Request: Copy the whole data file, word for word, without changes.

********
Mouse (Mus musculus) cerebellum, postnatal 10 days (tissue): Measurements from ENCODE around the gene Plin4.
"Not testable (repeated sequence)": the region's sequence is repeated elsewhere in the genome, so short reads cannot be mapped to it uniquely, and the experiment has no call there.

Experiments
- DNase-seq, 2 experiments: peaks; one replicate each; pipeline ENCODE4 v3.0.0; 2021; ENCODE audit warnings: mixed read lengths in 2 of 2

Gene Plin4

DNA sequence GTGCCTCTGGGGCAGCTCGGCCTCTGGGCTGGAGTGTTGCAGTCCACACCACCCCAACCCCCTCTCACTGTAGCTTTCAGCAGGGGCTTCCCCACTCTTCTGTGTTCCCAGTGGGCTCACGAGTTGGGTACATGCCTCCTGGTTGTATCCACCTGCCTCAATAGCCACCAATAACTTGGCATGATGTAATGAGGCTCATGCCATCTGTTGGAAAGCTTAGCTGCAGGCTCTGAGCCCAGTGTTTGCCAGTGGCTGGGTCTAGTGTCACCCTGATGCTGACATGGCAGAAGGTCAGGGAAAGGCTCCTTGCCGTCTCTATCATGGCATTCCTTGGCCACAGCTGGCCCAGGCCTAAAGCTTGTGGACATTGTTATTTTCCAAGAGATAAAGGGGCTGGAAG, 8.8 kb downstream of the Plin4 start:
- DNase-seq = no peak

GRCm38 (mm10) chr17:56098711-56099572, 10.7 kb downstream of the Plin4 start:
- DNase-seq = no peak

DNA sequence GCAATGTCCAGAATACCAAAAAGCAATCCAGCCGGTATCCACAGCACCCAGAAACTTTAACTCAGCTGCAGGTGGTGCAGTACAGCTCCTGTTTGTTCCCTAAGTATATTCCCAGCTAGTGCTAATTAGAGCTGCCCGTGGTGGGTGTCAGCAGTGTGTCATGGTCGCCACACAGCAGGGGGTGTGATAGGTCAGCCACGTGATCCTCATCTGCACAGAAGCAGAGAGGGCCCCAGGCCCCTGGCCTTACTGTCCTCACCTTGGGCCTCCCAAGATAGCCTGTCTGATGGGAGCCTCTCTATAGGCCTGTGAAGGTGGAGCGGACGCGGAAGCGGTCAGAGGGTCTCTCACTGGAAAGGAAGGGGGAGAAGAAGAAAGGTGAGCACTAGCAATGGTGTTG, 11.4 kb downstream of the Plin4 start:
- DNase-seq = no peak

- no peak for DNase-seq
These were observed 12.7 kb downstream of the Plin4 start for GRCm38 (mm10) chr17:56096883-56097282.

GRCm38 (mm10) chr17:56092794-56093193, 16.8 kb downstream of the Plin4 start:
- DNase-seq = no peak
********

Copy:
Mouse (Mus musculus) cerebellum, postnatal 10 days (tissue): Measurements from ENCODE around the gene Plin4.
"Not testable (repeated sequence)": the region's sequence is repeated elsewhere in the genome, so short reads cannot be mapped to it uniquely, and the experiment has no call there.

Experiments
- DNase-seq, 2 experiments: peaks; one replicate each; pipeline ENCODE4 v3.0.0; 2021; ENCODE audit warnings: mixed read lengths in 2 of 2

Gene Plin4

DNA sequence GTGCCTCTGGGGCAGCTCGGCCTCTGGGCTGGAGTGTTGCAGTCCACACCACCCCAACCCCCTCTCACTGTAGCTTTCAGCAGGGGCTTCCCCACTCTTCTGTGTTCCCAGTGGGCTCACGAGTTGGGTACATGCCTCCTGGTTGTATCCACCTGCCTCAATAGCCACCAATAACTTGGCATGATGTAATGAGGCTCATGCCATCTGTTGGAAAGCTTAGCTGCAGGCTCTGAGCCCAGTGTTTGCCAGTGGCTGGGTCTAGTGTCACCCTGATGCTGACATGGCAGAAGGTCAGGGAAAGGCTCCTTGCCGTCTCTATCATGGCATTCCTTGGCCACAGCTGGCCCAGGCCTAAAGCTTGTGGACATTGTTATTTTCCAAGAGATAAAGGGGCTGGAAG, 8.8 kb downstream of the Plin4 start:
- DNase-seq = no peak

GRCm38 (mm10) chr17:56098711-56099572, 10.7 kb downstream of the Plin4 start:
- DNase-seq = no peak

DNA sequence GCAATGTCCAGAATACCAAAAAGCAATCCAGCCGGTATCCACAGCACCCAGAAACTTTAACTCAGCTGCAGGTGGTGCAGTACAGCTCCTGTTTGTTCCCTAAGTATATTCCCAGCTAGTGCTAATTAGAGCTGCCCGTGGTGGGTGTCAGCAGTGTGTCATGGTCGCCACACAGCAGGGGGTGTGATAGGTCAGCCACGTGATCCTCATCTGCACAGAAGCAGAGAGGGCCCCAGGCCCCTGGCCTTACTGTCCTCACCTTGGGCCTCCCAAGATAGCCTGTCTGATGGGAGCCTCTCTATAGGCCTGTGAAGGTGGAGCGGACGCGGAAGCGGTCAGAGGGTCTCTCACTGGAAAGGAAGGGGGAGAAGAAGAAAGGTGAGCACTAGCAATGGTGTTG, 11.4 kb downstream of the Plin4 start:
- DNase-seq = no peak

- no peak for DNase-seq
These were observed 12.7 kb downstream of the Plin4 start for GRCm38 (mm10) chr17:56096883-56097282.

GRCm38 (mm10) chr17:56092794-56093193, 16.8 kb downstream of the Plin4 start:
- DNase-seq = no peak